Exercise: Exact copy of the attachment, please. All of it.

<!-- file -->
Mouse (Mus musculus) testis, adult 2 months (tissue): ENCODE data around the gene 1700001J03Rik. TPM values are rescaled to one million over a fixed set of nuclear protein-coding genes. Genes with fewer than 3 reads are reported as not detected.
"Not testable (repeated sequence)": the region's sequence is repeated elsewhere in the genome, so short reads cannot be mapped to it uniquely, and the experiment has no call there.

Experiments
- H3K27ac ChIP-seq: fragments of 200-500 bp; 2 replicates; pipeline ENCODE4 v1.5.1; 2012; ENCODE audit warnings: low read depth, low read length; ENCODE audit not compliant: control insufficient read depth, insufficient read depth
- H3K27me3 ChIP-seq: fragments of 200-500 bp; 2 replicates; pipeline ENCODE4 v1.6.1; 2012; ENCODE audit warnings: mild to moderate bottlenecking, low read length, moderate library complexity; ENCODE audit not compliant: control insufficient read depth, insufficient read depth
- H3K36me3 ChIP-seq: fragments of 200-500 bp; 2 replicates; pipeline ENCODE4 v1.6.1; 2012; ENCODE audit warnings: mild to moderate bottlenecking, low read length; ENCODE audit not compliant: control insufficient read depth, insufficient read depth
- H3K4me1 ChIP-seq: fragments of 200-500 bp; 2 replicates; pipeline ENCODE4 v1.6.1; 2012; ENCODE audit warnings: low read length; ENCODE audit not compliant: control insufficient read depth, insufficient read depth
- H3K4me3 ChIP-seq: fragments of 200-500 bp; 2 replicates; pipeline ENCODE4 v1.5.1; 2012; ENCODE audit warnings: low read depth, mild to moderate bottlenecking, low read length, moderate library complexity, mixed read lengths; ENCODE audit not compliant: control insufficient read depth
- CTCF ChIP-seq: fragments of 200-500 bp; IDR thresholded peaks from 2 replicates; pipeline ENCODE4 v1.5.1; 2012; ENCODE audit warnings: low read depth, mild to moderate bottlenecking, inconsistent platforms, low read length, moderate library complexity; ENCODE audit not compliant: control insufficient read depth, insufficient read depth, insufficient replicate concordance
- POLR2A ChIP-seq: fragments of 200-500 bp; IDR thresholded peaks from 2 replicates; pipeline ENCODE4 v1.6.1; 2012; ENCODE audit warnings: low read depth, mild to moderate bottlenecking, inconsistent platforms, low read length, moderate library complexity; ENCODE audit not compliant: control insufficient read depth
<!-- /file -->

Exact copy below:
Mouse (Mus musculus) testis, adult 2 months (tissue): ENCODE data around the gene 1700001J03Rik. TPM values are rescaled to one million over a fixed set of nuclear protein-coding genes. Genes with fewer than 3 reads are reported as not detected.
"Not testable (repeated sequence)": the region's sequence is repeated elsewhere in the genome, so short reads cannot be mapped to it uniquely, and the experiment has no call there.

Experiments
- H3K27ac ChIP-seq: fragments of 200-500 bp; 2 replicates; pipeline ENCODE4 v1.5.1; 2012; ENCODE audit warnings: low read depth, low read length; ENCODE audit not compliant: control insufficient read depth, insufficient read depth
- H3K27me3 ChIP-seq: fragments of 200-500 bp; 2 replicates; pipeline ENCODE4 v1.6.1; 2012; ENCODE audit warnings: mild to moderate bottlenecking, low read length, moderate library complexity; ENCODE audit not compliant: control insufficient read depth, insufficient read depth
- H3K36me3 ChIP-seq: fragments of 200-500 bp; 2 replicates; pipeline ENCODE4 v1.6.1; 2012; ENCODE audit warnings: mild to moderate bottlenecking, low read length; ENCODE audit not compliant: control insufficient read depth, insufficient read depth
- H3K4me1 ChIP-seq: fragments of 200-500 bp; 2 replicates; pipeline ENCODE4 v1.6.1; 2012; ENCODE audit warnings: low read length; ENCODE audit not compliant: control insufficient read depth, insufficient read depth
- H3K4me3 ChIP-seq: fragments of 200-500 bp; 2 replicates; pipeline ENCODE4 v1.5.1; 2012; ENCODE audit warnings: low read depth, mild to moderate bottlenecking, low read length, moderate library complexity, mixed read lengths; ENCODE audit not compliant: control insufficient read depth
- CTCF ChIP-seq: fragments of 200-500 bp; IDR thresholded peaks from 2 replicates; pipeline ENCODE4 v1.5.1; 2012; ENCODE audit warnings: low read depth, mild to moderate bottlenecking, inconsistent platforms, low read length, moderate library complexity; ENCODE audit not compliant: control insufficient read depth, insufficient read depth, insufficient replicate concordance
- POLR2A ChIP-seq: fragments of 200-500 bp; IDR thresholded peaks from 2 replicates; pipeline ENCODE4 v1.6.1; 2012; ENCODE audit warnings: low read depth, mild to moderate bottlenecking, inconsistent platforms, low read length, moderate library complexity; ENCODE audit not compliant: control insufficient read depth